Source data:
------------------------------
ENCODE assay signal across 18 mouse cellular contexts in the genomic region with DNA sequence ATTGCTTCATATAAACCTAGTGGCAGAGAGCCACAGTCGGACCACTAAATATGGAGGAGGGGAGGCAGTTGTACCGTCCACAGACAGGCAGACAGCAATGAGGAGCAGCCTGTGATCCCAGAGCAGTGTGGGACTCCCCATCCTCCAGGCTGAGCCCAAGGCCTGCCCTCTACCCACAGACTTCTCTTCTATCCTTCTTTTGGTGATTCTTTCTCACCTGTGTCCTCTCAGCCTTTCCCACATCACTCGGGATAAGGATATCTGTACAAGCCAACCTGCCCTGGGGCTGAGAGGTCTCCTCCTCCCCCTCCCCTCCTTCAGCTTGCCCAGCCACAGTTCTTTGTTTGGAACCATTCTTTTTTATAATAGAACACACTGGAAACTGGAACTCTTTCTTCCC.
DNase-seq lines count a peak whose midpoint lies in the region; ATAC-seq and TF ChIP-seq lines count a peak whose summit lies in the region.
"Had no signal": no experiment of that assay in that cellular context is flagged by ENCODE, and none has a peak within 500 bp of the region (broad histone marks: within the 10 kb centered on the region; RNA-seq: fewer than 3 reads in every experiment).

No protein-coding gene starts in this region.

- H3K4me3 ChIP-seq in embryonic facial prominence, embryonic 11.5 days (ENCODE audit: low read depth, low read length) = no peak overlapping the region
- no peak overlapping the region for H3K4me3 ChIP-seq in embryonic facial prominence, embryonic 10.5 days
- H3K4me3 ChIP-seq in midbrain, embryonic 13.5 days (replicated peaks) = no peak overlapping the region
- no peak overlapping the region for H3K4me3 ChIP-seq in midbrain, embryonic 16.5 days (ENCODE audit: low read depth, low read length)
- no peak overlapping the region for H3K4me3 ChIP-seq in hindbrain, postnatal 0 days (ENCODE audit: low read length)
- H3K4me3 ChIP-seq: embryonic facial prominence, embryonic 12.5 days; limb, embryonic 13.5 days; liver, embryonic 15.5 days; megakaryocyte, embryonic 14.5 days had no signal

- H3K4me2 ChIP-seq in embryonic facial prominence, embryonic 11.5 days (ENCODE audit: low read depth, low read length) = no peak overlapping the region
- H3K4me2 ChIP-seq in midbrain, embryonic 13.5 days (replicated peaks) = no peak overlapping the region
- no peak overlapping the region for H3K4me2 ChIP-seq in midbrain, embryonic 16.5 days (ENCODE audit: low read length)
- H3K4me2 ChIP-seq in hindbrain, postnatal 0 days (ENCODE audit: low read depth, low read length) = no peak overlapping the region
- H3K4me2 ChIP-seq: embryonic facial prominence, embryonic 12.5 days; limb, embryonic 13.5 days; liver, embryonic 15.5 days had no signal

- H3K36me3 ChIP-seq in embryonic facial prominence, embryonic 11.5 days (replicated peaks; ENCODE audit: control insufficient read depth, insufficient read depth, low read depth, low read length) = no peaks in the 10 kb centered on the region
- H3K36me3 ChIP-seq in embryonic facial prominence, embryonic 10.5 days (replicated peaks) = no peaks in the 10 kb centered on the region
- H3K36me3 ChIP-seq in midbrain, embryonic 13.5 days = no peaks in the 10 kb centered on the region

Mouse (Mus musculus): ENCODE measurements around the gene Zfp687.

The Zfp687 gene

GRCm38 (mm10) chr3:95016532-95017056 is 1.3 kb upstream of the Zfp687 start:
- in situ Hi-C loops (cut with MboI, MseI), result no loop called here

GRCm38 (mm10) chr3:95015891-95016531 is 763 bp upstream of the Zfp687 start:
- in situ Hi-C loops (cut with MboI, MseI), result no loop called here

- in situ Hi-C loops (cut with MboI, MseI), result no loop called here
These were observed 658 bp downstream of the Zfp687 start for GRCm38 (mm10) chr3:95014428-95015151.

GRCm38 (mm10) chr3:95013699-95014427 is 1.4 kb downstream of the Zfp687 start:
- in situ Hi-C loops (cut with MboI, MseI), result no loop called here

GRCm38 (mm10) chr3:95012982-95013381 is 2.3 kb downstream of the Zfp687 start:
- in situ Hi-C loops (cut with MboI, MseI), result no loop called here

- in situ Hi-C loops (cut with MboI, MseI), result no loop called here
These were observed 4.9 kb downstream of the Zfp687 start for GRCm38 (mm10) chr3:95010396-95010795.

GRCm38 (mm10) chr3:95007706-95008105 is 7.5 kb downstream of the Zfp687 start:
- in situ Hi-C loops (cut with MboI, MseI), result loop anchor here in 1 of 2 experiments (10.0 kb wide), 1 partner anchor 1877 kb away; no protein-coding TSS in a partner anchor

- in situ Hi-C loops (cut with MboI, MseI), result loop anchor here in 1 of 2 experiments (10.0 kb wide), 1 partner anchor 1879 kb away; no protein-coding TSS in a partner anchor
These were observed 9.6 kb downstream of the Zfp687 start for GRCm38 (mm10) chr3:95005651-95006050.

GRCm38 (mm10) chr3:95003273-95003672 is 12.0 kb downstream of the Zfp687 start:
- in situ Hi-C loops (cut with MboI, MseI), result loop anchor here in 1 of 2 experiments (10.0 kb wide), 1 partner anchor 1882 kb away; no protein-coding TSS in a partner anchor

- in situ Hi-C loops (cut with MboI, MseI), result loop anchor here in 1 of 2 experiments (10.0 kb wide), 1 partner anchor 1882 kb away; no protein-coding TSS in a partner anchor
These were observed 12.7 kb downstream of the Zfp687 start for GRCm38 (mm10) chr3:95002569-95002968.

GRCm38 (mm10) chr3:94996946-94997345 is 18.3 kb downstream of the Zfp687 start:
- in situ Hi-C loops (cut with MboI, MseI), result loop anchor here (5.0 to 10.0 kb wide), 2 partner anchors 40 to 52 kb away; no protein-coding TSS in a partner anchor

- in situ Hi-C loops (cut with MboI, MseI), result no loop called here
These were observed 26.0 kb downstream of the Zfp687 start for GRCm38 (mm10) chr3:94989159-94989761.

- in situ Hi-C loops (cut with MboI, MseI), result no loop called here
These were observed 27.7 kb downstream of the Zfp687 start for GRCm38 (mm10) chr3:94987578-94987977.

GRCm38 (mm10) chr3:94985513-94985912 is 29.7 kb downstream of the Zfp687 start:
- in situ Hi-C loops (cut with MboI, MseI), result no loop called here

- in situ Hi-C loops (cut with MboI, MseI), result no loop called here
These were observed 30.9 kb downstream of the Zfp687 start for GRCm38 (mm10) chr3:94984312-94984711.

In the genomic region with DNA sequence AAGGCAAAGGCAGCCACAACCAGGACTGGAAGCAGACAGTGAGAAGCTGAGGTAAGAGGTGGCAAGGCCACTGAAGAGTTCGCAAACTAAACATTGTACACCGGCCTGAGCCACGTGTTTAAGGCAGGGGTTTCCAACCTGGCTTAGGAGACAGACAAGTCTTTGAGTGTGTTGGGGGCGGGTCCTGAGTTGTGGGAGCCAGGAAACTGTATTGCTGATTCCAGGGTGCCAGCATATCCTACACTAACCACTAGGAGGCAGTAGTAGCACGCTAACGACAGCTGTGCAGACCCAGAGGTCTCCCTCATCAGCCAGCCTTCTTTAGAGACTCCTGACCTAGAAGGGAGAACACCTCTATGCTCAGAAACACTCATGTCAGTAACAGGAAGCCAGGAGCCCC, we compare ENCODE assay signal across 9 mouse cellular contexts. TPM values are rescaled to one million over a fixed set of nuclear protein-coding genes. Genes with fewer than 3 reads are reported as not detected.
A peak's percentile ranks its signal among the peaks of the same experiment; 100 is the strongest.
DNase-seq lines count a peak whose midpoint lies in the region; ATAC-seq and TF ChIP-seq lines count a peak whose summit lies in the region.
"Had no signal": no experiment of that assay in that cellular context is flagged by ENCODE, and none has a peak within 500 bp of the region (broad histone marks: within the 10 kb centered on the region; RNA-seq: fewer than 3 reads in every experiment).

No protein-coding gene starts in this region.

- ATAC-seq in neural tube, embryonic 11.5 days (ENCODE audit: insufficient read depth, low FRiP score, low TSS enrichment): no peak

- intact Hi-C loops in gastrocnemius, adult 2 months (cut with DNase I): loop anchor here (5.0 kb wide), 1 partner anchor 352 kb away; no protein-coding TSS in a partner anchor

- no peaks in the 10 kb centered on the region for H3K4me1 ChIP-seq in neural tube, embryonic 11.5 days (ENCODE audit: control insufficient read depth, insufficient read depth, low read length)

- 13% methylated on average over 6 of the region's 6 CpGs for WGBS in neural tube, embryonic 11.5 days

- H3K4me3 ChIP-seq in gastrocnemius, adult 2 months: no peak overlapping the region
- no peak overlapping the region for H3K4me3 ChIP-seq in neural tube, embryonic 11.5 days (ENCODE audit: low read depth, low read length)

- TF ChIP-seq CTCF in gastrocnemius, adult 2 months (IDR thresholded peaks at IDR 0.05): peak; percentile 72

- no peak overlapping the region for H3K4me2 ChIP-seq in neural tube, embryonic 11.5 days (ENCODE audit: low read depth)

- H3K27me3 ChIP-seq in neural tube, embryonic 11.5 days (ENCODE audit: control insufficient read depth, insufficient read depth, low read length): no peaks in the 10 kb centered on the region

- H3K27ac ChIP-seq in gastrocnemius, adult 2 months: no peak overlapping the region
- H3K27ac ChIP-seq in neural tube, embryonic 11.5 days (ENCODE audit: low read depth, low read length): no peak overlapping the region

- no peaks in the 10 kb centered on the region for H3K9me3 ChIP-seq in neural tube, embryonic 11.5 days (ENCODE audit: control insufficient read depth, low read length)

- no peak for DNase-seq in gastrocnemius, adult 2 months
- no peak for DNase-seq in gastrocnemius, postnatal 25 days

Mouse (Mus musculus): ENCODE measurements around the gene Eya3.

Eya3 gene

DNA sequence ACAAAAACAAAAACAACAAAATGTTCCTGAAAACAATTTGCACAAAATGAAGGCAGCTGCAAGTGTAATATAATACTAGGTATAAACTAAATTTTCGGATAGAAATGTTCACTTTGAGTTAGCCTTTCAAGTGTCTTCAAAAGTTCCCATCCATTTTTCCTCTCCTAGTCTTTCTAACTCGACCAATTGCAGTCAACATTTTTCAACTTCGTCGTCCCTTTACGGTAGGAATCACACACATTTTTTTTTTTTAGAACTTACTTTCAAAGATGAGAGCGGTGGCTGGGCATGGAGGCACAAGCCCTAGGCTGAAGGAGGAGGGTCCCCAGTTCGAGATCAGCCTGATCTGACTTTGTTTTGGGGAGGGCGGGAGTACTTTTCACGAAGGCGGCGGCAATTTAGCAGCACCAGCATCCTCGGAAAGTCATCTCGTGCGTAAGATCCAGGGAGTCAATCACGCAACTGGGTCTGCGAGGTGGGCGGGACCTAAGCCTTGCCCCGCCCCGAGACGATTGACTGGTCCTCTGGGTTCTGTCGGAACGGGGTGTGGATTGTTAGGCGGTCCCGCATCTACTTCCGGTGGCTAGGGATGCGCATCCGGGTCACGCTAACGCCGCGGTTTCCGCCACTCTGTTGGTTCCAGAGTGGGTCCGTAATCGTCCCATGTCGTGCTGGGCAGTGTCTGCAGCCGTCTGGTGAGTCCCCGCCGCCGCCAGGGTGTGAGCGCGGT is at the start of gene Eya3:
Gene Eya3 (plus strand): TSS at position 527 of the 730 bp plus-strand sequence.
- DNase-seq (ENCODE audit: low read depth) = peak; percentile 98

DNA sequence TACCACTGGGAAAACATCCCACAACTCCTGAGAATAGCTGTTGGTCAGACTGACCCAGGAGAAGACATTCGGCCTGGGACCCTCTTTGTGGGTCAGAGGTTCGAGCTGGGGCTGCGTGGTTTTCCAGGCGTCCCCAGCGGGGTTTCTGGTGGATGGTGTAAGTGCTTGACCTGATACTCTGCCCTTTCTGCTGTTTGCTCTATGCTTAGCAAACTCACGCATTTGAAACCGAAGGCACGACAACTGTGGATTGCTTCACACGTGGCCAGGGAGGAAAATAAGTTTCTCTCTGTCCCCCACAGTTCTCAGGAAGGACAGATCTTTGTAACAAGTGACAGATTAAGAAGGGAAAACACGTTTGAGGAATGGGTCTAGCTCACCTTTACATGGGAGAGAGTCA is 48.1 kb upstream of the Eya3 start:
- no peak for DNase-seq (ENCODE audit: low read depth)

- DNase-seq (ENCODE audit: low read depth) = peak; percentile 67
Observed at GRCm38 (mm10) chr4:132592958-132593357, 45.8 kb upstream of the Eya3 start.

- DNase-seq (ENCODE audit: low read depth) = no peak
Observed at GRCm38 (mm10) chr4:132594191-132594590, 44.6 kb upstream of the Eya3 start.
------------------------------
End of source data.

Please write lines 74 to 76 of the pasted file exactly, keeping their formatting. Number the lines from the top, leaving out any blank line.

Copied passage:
- DNase-seq (ENCODE audit: low read depth) = peak; percentile 98

DNA sequence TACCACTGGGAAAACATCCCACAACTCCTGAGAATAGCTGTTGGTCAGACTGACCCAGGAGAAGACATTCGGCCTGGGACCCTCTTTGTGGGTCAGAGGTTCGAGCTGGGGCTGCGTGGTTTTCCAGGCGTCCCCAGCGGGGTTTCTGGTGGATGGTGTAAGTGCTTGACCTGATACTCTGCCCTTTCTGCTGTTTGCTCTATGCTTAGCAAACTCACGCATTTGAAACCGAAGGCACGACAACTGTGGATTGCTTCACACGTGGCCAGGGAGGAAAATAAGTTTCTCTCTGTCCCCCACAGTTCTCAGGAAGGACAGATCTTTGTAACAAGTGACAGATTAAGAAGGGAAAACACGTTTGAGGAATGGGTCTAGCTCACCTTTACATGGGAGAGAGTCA is 48.1 kb upstream of the Eya3 start:
- no peak for DNase-seq (ENCODE audit: low read depth)